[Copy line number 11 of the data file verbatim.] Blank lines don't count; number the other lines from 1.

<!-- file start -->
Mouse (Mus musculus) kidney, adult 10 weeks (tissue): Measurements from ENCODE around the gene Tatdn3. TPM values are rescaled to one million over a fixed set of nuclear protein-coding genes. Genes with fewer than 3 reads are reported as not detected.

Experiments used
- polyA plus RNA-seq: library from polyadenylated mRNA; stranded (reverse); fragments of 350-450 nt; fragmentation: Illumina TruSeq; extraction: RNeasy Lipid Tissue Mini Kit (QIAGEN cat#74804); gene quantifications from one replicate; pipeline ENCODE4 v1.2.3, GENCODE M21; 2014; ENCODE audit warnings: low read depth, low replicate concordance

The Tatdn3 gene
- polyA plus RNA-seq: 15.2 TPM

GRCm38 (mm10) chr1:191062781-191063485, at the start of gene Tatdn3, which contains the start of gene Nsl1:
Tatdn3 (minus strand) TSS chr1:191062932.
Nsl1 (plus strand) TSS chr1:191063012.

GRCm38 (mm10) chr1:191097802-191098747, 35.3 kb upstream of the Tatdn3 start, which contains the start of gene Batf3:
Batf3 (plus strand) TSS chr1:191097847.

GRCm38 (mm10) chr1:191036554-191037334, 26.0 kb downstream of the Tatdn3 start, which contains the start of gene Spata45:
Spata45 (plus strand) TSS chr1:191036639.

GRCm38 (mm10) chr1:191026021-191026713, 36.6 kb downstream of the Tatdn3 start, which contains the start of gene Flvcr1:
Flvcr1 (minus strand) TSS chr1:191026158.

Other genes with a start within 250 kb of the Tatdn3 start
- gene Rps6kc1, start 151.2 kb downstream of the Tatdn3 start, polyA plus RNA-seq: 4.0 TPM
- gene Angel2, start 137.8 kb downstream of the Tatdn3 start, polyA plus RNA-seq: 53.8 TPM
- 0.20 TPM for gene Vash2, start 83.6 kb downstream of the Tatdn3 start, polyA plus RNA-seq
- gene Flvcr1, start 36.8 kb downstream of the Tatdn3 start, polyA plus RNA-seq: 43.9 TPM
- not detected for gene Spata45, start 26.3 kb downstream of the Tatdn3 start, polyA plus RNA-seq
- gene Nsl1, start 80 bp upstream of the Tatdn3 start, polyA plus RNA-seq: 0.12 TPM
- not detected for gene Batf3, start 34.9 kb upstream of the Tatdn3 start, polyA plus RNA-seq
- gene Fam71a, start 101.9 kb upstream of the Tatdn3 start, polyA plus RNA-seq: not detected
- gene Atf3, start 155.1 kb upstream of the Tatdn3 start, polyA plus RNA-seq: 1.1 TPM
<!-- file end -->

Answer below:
GRCm38 (mm10) chr1:191036554-191037334, 26.0 kb downstream of the Tatdn3 start, which contains the start of gene Spata45: